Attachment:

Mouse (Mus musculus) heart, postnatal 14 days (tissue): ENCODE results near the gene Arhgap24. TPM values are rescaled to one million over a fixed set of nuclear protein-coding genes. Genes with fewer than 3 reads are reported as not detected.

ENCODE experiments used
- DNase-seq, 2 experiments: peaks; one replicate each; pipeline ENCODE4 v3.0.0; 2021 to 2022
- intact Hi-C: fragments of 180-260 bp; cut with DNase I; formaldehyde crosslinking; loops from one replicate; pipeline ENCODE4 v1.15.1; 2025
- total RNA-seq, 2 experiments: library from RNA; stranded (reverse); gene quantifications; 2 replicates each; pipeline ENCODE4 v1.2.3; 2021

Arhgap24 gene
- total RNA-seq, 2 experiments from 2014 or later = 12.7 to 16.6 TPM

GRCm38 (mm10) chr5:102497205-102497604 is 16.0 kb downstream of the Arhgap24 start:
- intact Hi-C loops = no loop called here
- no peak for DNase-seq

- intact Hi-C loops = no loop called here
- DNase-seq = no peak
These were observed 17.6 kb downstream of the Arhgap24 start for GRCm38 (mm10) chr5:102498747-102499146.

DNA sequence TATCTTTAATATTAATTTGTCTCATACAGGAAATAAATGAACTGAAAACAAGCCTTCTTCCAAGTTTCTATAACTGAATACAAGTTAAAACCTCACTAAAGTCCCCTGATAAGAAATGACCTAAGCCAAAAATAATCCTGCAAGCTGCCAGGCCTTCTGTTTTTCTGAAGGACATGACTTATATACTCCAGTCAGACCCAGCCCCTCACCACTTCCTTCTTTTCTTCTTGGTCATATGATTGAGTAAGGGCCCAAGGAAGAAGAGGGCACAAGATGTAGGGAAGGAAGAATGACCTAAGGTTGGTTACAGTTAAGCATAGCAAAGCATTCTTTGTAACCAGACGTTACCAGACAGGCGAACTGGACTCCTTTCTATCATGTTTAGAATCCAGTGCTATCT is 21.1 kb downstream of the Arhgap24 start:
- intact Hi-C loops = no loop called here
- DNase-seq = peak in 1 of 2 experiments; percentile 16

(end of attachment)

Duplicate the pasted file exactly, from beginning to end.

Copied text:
Mouse (Mus musculus) heart, postnatal 14 days (tissue): ENCODE results near the gene Arhgap24. TPM values are rescaled to one million over a fixed set of nuclear protein-coding genes. Genes with fewer than 3 reads are reported as not detected.

ENCODE experiments used
- DNase-seq, 2 experiments: peaks; one replicate each; pipeline ENCODE4 v3.0.0; 2021 to 2022
- intact Hi-C: fragments of 180-260 bp; cut with DNase I; formaldehyde crosslinking; loops from one replicate; pipeline ENCODE4 v1.15.1; 2025
- total RNA-seq, 2 experiments: library from RNA; stranded (reverse); gene quantifications; 2 replicates each; pipeline ENCODE4 v1.2.3; 2021

Arhgap24 gene
- total RNA-seq, 2 experiments from 2014 or later = 12.7 to 16.6 TPM

GRCm38 (mm10) chr5:102497205-102497604 is 16.0 kb downstream of the Arhgap24 start:
- intact Hi-C loops = no loop called here
- no peak for DNase-seq

- intact Hi-C loops = no loop called here
- DNase-seq = no peak
These were observed 17.6 kb downstream of the Arhgap24 start for GRCm38 (mm10) chr5:102498747-102499146.

DNA sequence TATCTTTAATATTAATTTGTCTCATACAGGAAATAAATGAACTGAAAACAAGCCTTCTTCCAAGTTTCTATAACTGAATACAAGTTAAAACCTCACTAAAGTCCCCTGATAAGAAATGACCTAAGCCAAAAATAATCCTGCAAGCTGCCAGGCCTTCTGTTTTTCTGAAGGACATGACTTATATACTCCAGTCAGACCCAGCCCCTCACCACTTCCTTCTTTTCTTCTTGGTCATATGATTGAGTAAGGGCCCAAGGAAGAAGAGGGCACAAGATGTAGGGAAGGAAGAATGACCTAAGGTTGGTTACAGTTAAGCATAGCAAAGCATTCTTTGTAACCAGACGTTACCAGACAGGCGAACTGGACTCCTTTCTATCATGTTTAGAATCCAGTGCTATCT is 21.1 kb downstream of the Arhgap24 start:
- intact Hi-C loops = no loop called here
- DNase-seq = peak in 1 of 2 experiments; percentile 16